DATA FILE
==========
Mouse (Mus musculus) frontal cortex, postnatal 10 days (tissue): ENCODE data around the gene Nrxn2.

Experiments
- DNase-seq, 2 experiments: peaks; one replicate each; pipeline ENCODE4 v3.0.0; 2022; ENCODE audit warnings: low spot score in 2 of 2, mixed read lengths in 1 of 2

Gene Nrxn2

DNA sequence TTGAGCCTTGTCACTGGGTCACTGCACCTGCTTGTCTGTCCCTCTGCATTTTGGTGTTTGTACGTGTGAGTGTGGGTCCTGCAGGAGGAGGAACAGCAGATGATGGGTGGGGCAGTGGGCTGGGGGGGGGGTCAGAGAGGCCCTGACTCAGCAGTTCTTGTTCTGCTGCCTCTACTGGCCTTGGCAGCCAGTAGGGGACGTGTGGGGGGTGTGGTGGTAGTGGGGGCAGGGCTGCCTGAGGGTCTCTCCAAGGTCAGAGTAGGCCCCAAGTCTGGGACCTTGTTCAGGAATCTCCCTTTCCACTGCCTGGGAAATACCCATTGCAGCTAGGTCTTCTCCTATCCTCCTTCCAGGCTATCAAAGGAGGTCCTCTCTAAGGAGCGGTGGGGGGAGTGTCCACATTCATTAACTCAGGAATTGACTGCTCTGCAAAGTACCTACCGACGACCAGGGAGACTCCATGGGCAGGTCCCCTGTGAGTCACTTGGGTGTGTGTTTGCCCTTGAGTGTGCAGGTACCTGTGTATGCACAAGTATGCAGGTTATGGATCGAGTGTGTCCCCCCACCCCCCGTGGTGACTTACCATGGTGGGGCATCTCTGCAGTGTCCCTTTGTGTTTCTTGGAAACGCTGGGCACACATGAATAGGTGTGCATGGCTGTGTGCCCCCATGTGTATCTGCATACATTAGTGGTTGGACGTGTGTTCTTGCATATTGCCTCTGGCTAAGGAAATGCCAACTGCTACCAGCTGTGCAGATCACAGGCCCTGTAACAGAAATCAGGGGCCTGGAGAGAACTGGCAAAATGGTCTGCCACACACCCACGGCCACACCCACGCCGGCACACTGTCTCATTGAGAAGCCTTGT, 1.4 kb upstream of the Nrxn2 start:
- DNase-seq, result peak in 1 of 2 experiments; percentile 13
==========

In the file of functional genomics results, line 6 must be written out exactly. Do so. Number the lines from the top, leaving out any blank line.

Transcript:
- DNase-seq, result peak in 1 of 2 experiments; percentile 13